The findings of our study are important because a compromised cerebral vasculature has been associated with brain health, cognitive performance, and AD [20, 53]. Decreased mean blood flow and increased pulsatility have been associated with greater brain atrophy [53] and impaired circulation in the cerebral microvasculature [13]. Furthermore, decreased mean blood flow in the ICA and MCA corresponded to worse executive functioning performance in persons with mild cognitive impairment [20]. Previous research comparing the cerebrovasculature of individuals with dementia to healthy controls found that PI of the intracranial arteries is increased in both vascular dementia [13, 54] and AD patients [19, 55, 56]. These studies proposed that the intracranial arterial walls in persons with AD are more rigid, resulting in increased flow resistance and overall decreased arterial compliance [55]. However, the cause of this rigidity is unclear, which is why our study sought to understand whether a vascular risk factor like CRF may affect the cerebrovasculature in individuals enriched with risk for AD.

Previously, vascular aging has been effectively attenuated and treated through habitual physical activity [57, 58]. Furthermore, a growing body of work has begun to examine how lifestyle factors, like physical activity, may help mitigate age-related declines in cerebrovascular integrity [57, 59–61]. In one study, individuals with higher estimated CRF values had increased cerebral blood flow, as quantified by arterial spin labeling, which fully mediated the effect of aging on cerebral perfusion [59]. Another study found that endurance-trained individuals, in comparison to their sedentary counterparts, had MCAs that were “10 years younger” and had higher blood flow velocity, possibly explaining why those who exercise regularly have overall lower risks of cerebrovascular disease [57]. This previous research has focused primarily on the relationship of mean blood flow with exercise. Our study is unique in that it examined the use of PI to describe distal vessel resistance and its relationship to CRF.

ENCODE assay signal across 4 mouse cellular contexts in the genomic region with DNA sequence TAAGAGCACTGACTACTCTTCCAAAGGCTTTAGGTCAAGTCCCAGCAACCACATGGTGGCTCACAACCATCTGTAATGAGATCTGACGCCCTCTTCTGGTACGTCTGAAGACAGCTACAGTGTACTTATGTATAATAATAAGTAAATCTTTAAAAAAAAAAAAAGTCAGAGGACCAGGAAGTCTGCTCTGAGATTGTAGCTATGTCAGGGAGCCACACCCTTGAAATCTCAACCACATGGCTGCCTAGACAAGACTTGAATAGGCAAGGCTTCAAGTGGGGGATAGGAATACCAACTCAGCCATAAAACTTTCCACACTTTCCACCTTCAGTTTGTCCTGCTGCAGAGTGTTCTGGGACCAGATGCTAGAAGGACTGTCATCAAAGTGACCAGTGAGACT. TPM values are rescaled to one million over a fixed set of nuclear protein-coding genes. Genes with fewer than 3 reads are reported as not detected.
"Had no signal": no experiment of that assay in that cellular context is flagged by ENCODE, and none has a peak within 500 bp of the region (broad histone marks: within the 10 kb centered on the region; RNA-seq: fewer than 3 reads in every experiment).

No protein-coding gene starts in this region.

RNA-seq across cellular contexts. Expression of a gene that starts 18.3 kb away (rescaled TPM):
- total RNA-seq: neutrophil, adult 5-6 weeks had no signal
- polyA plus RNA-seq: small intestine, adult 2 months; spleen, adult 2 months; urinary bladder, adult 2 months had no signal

The current study uses PC VIPR, a unique 4D flow imaging sequence, to examine how CRF, an index of habitual physical activity, is associated with PI measurements in the large cerebral arteries. We examined a comparatively younger cohort of participants than previous studies [53] and our sample did not contain any individuals with diagnoses of mild cognitive impairment or AD dementia. By examining younger individuals who are not cognitively impaired AD, but at risk for AD, our findings provide support for preventative interventions for AD focused on physical activity. Additionally, our study adds to the growing pool of research conducted on vessel pulsatility and furthers the field by examining how a lifestyle factor like CRF may play a protective role against alterations in the PI of the large cerebral arteries. Because higher PI and increased vessel stiffness have been reported in persons with AD, this suggests that higher CRF may promote vessel compliance and, perhaps by so doing, protect against cerebrovascular changes related to AD clinical syndrome.